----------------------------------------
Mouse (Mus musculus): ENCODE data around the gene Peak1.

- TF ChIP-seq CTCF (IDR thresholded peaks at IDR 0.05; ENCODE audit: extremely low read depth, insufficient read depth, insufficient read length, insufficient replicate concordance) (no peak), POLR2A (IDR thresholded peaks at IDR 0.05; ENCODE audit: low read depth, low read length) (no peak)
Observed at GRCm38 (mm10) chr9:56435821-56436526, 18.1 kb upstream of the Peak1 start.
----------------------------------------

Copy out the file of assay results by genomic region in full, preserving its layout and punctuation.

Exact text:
Mouse (Mus musculus): ENCODE data around the gene Peak1.

- TF ChIP-seq CTCF (IDR thresholded peaks at IDR 0.05; ENCODE audit: extremely low read depth, insufficient read depth, insufficient read length, insufficient replicate concordance) (no peak), POLR2A (IDR thresholded peaks at IDR 0.05; ENCODE audit: low read depth, low read length) (no peak)
Observed at GRCm38 (mm10) chr9:56435821-56436526, 18.1 kb upstream of the Peak1 start.